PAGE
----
My dog is scared - what to do?
Hours of petting, throwing balls or walking through the forest without a leash - this is how you imagine life with man's best friend! You trust each other and love each other endlessly, you spend every day together and can no longer imagine life without the other. Yes, the human-dog relationship can be something great, but in reality it often looks very different.
Especially when you want to get a dog from the animal shelter or rescue a street dog, you often imagine scenarios that rarely take place. The fact that the lonely dog, who has mostly been through bad things, immediately gratefully jumps into your arms or wants to cuddle for hours, only partially corresponds to the truth in films.
The fact is that many dogs that end up in the shelter or on the street have often experienced a lot of trauma and cannot cope with it overnight.
A dog that was abused as a puppy will be fearful of people for a long time, just as a human can be feared of dogs for a long time if bitten by one as a child.
How you can recognize fear in dogs and how best to deal with your fearful dog is therefore extremely important in order to strengthen the relationship with the dog right from the start.
Symptoms and behavior:
Symptoms of anxiety can include the following:
- Tremors, drooling and panting
- Wide eyes and large pupils
- The tail is drawn in, possibly pinched under the belly
- Ears and corners of the mouth point backwards
- Stiff posture with a center of gravity to the rear
- Dogs show more so-called calming signals - the dogs' reassurance signals
Behavioral reactions that are increasingly shown by fearful dogs are, above all, freezing, fleeing, fighting or even fooling around.
The fight reaction in particular is often misunderstood by many people and also by dog owners. Because usually when the dog shows aggressive tendencies, there is fear behind it and no malicious thoughts. The dog feels threatened in the situation, which triggers an adrenaline surge in the body so that the dog can fight for its life in the event of an accident. Even if this reaction is inappropriate, the dog cannot change its behavior.
What can you do?
Correct handling of the dog's fearful behavior is extremely important - you don't want to accidentally increase the fear!
That is why you should approach the matter with calm and a large portion of patience and be aware that it can take a very long time until the dog has gained confidence.
It helps to develop daily routines and to offer the dog a constant daily routine. As with puppies, you should approach each situation step by step so as not to overwhelm the dog. Especially when you notice that the dog is frightened, it is advisable to take a step back instead of pushing the dog into the situation.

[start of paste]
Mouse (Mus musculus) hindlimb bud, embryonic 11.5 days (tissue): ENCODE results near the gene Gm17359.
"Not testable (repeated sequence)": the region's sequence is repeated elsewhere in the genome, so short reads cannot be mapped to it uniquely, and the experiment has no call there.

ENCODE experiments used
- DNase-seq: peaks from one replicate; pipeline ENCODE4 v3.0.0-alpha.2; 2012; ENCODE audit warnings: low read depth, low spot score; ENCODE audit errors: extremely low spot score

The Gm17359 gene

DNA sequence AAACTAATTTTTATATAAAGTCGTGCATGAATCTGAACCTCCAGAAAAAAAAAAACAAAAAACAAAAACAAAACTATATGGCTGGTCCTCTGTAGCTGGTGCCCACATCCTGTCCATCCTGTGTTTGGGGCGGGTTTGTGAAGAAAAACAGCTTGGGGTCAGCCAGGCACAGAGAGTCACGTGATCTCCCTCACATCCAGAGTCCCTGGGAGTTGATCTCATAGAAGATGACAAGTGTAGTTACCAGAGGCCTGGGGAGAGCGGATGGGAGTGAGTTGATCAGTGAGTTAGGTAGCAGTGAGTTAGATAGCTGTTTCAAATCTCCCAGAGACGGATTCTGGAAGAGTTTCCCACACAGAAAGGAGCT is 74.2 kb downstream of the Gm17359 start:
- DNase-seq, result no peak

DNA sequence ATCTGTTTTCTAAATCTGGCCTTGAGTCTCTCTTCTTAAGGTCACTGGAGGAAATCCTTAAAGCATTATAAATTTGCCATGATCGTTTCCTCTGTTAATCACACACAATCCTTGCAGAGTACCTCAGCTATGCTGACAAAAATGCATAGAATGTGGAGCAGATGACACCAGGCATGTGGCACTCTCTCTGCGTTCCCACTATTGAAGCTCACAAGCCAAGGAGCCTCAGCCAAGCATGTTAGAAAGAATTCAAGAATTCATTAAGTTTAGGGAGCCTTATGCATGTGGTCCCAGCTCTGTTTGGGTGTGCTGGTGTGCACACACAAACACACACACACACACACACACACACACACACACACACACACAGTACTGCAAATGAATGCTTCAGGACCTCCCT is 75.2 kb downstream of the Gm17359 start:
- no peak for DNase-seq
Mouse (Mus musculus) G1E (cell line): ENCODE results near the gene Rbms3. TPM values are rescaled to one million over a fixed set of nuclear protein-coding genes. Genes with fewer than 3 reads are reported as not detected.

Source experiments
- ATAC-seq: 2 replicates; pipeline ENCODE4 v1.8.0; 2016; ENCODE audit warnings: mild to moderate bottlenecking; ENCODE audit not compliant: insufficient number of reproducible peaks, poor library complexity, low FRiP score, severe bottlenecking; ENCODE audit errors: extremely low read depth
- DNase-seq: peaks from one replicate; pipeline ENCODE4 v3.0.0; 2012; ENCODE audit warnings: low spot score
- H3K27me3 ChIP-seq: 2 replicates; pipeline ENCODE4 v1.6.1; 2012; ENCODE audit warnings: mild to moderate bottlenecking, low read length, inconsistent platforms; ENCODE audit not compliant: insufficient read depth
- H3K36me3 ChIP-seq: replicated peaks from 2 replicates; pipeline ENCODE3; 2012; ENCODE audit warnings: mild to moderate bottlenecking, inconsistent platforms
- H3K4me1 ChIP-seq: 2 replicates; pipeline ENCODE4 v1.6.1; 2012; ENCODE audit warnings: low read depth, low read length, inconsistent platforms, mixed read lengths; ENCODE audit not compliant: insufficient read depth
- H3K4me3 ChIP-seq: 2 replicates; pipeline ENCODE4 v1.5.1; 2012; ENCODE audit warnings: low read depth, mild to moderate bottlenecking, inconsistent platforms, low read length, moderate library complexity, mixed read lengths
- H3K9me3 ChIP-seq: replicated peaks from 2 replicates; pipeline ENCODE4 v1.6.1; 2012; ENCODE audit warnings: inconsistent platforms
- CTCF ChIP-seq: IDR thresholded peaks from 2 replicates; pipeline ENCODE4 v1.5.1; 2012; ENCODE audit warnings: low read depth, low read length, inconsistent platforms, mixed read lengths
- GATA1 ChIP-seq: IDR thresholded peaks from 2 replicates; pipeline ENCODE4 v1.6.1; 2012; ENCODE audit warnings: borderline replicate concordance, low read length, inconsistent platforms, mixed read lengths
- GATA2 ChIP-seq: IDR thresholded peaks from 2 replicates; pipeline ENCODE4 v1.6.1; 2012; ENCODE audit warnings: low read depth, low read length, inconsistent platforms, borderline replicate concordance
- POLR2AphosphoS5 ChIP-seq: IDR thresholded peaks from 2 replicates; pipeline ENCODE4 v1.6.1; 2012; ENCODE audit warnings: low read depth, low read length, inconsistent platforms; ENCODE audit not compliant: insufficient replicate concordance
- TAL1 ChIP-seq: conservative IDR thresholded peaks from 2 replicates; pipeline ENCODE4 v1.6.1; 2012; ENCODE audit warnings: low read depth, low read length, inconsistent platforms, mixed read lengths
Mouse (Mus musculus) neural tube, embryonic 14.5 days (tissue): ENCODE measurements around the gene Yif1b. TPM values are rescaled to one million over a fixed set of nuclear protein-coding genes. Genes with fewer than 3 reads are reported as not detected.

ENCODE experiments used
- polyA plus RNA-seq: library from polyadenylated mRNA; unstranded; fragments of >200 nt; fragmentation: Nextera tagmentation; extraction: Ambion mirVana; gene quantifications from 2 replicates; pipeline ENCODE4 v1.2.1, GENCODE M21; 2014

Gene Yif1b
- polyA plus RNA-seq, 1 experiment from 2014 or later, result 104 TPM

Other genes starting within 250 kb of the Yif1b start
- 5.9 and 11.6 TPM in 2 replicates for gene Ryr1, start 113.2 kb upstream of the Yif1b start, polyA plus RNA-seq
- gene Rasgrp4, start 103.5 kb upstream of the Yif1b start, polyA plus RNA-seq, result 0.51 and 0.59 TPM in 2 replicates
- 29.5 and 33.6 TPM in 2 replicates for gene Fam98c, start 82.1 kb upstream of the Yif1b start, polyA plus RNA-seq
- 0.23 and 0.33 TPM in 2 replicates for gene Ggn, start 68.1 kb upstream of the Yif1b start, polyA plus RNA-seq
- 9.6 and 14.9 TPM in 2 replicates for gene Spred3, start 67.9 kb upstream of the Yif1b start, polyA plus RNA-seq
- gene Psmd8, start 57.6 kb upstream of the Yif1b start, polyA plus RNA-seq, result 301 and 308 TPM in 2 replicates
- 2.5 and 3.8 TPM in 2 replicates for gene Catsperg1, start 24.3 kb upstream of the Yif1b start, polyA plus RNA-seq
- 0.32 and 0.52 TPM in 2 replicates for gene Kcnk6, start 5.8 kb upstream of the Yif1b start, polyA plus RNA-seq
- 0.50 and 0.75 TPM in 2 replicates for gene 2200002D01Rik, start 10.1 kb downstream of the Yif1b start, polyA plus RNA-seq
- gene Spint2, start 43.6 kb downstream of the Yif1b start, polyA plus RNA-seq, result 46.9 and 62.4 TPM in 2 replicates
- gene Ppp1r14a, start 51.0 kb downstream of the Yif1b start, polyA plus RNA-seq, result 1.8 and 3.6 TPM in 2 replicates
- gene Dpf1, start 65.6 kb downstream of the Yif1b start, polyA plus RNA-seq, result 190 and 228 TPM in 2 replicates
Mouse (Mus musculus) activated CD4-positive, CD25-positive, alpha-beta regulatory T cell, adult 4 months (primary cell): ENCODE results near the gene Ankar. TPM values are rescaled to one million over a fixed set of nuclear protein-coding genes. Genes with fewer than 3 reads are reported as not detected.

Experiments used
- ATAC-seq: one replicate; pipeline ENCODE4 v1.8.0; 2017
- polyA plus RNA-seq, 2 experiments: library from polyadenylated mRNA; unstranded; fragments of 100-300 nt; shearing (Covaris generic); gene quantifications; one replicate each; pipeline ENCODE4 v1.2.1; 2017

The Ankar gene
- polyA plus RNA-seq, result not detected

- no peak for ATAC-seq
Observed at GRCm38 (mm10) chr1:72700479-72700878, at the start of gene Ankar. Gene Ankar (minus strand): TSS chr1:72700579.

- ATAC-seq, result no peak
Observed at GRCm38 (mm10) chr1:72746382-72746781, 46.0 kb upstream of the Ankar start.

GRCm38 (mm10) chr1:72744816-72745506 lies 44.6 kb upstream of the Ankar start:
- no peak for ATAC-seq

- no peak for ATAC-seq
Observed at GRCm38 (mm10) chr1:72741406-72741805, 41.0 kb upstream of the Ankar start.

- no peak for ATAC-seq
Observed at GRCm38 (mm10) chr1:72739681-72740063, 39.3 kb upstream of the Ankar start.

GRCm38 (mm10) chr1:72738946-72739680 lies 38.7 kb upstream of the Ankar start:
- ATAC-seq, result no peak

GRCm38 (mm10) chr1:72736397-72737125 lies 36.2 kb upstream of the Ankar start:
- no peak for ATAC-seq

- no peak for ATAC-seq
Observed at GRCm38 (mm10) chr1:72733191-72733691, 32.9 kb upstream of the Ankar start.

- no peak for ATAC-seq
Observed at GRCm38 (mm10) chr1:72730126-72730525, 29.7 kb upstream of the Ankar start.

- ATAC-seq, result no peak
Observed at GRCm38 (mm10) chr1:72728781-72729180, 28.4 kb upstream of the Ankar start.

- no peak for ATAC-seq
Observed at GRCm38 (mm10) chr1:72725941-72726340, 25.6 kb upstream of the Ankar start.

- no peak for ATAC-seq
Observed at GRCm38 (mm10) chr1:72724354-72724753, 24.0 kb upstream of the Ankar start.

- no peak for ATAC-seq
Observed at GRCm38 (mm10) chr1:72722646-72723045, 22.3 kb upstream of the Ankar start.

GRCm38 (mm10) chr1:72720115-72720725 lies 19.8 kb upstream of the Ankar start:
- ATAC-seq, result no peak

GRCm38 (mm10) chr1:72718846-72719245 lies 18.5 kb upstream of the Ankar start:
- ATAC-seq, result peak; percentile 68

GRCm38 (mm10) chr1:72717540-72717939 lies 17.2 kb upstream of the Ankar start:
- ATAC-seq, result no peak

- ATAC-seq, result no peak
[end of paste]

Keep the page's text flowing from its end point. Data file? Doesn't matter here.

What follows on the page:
It is also important to understand that dogs tick differently than humans and that in some situations you should react differently to the dog than we might do with one of our fellow humans. Because when a person is afraid or feels uncomfortable, we usually respond with encouragement and consolation, a hug and a lot of compassion. However, the dog understands these signals very differently - namely as confirmation of fear and the behavior associated with it.
Think of it this way: Your dog is afraid of a man in a black coat and starts to tremble. The owner then takes the dog comfortingly in his arms and begins to stroke him. As with learning tricks, affection is a reward used to encourage the dog's behavior. This is exactly how you reinforce the dog's behavior and the dog realizes: Oh, I reacted correctly in this situation - ergo: In front of men in black coats, it is correct to react with fear.
So how can you act properly to avoid this?
As harsh as it sounds, one should ignore the source of fear and the dog's behavior. This reaction will be particularly difficult for the dog owner, because you often suffer with your beloved four-legged friend and want to help him. By ignoring it, the dog then notices that the fear reaction was apparently inappropriate and learns to avoid it. Of course, this also takes time, but with consistent repetition, your dog will soon understand that his fear is completely unfounded.
If you have the feeling that your dog is a scared dog, it is best to find out more about the correct procedure from veterinarians or dog psychologists. The following books can also help to get started:
- Scared dogs, Bettina Specht, animal learn publishing house
- Stress in Dogs, Clarissa v. Reinhardt and Martina Nagel, animal learn publishing house
- Calming Signals, Turid Rugaas, animal learn publishing house
- Change of perspective, Maria Hense and Christina Sondermann, Cadmos Verlag
We very much hope that this post was of some help. If you are familiar with the subject of scared dogs, please feel free to leave your tips here so that you can also help others!